I guess the first question in this might be, was the bridge incident directly related to a defect or condition that had not been detected or addressed by Conrail? I for one have not seen a summary report of what caused the incident to occur, although it may be out there for reference. When the I 35 bridge collapsed in Minnesota there were many calls for more government oversight of bridges and infrastructure, but the main reason the bridge fell was the fact that four out of the eight lanes were blocked off for construction, had dozens of concrete Jersey walls on them, and heavy construction equipment as well. During peak rush hour traffic when the bridge was full of cars, it fell down from excess loading of structural members. Some reports stated defects but the main reason was the loading conditions. Oversight of that situation would not be the right fix for that problem.
Why did the derailment occur? What were the causal factors? If they were for defects or conditions not managed effectively, that is one thing, but many incidents have other factors that oversight of physical assets may not address.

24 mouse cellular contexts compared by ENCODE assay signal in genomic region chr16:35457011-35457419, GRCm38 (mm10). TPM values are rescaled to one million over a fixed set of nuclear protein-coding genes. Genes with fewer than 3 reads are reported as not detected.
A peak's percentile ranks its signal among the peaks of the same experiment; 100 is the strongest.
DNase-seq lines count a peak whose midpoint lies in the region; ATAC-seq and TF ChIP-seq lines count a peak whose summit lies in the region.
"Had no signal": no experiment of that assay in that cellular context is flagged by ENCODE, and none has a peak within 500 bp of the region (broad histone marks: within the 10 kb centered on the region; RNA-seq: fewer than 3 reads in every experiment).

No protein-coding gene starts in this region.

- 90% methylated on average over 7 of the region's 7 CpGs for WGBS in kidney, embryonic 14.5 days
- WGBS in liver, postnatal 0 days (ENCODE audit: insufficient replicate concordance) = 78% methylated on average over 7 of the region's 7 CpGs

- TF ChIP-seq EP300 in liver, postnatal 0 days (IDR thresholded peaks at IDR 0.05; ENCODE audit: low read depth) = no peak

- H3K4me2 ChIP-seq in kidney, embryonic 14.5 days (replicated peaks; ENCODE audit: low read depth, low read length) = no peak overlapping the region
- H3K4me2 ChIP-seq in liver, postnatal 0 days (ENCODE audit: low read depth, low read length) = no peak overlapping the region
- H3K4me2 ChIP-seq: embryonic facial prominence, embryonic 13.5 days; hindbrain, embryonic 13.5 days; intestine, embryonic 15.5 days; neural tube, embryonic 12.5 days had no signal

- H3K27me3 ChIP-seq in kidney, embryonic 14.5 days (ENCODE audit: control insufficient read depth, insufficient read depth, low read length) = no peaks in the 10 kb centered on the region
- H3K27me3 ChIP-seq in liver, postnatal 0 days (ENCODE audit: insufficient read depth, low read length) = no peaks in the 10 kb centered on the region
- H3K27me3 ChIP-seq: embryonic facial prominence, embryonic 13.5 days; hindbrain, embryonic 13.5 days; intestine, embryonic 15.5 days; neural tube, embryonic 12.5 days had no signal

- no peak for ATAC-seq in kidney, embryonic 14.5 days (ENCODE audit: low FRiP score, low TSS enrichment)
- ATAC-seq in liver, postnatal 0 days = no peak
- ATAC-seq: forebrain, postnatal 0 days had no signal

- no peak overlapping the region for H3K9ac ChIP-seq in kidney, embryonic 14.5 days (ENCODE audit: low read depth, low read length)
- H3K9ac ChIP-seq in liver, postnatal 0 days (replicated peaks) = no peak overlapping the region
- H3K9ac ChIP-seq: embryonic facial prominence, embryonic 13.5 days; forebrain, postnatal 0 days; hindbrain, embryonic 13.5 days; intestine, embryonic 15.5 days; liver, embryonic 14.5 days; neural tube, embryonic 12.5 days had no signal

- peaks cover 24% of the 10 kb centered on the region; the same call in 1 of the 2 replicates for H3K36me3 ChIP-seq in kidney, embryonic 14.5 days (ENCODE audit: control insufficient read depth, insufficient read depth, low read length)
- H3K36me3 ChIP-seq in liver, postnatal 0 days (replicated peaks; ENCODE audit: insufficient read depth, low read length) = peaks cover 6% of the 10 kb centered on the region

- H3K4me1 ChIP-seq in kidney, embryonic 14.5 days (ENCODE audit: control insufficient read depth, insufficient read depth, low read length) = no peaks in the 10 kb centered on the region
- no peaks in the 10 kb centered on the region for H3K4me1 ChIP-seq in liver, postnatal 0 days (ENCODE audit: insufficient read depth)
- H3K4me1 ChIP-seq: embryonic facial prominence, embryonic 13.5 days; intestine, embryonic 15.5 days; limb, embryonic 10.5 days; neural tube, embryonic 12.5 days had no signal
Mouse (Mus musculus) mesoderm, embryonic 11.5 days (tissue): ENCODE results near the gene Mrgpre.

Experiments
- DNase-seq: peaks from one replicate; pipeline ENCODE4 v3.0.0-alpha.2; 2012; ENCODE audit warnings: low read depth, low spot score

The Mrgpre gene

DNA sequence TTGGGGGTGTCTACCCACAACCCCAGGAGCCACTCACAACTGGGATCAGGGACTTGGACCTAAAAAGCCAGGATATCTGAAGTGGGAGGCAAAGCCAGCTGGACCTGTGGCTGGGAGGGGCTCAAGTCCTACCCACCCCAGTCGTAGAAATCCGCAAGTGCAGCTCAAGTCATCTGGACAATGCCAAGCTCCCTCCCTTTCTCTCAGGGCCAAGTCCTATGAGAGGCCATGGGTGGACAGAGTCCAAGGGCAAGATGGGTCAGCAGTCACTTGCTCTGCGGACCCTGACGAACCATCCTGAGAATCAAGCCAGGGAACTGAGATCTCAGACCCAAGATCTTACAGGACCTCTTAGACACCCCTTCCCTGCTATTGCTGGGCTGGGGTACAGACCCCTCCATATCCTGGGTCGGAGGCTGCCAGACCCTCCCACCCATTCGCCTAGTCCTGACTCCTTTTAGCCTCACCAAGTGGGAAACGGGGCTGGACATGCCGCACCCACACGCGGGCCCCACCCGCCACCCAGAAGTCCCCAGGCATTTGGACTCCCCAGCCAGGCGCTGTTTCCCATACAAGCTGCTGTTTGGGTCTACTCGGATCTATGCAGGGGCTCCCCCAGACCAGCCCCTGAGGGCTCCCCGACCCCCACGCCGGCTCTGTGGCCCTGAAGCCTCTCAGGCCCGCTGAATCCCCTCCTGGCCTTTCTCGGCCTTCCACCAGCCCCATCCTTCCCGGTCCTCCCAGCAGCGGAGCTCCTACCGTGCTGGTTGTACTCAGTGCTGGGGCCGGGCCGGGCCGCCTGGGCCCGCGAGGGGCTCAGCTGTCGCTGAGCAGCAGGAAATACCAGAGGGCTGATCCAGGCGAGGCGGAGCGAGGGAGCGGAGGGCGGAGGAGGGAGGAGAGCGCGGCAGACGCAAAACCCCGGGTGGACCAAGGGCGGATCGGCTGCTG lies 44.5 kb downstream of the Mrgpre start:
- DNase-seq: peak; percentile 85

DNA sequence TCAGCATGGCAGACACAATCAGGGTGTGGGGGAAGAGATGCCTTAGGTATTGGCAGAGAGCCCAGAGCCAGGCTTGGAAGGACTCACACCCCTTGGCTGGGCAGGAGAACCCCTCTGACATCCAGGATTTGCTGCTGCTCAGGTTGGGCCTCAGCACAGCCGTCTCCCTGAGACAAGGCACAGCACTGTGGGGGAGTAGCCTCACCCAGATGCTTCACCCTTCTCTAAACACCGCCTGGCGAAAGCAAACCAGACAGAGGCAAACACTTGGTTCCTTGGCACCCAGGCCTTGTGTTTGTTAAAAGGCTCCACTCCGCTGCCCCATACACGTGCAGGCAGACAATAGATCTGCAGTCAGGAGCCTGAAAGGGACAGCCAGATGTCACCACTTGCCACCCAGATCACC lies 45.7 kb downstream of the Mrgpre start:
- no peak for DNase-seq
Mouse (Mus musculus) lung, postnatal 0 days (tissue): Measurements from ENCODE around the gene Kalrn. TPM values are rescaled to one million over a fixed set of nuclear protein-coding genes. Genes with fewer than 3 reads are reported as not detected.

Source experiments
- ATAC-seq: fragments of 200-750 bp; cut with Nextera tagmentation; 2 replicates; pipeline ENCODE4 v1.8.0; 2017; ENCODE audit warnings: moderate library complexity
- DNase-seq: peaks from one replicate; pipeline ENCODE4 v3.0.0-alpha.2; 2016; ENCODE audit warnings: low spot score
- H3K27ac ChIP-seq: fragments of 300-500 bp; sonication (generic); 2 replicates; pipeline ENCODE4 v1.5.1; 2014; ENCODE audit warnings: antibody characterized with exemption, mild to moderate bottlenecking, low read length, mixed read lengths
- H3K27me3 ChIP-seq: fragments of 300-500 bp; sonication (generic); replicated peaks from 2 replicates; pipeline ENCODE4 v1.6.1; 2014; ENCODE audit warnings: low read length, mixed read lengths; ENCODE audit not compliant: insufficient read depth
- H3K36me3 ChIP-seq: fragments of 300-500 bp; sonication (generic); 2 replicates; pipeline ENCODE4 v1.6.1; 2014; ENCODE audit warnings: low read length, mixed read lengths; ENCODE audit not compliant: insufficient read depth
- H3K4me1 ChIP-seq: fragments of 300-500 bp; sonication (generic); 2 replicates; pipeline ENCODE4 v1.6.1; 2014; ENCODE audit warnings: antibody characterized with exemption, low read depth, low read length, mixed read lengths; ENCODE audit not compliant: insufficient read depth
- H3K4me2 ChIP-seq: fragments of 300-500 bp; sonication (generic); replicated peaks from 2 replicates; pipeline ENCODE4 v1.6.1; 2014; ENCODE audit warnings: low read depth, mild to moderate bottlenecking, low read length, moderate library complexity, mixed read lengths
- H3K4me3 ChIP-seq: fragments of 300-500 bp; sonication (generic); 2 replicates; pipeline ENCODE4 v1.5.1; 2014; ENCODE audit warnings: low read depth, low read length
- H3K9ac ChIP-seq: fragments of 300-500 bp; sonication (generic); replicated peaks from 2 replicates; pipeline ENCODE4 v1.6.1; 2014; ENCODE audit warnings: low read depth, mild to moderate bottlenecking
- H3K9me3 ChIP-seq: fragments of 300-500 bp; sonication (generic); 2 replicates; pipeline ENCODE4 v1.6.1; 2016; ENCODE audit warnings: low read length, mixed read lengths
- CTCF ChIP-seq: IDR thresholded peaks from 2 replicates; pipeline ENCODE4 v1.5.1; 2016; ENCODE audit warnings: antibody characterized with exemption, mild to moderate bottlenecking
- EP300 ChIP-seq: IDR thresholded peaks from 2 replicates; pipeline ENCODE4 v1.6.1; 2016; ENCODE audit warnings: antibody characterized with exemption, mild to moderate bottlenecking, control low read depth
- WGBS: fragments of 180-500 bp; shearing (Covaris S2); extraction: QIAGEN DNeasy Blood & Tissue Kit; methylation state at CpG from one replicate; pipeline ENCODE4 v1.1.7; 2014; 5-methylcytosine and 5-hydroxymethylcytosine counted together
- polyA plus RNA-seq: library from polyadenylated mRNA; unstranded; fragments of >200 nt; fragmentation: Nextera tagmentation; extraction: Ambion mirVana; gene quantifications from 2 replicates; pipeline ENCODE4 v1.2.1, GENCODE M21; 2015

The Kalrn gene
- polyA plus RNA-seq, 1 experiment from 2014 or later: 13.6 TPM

The government has had oversight in the rail industry for a long time. The National Boiler Inspection Codes and ASME standards for pressurized vessel (boilers, etc.) fabrication and repair were put in place in 1919 partly as a result of a negative trend in locomotive boiler explosions. It is a good thing if it solves a real deficiency in how the railroads manage their risks. I personally find it hard to believe that Conrail leadership would willfully neglect infrastructure, there is such a high risk of litigation, publicity etc.. Management not knowing that the infrastructure IS being neglected is another problem, oversight will certainly improve that situation.
Anyone know where the summary report for the incident might be on the web? If the root causes have been determined, we might have a better idea of what the right solution is, oversight being one of them.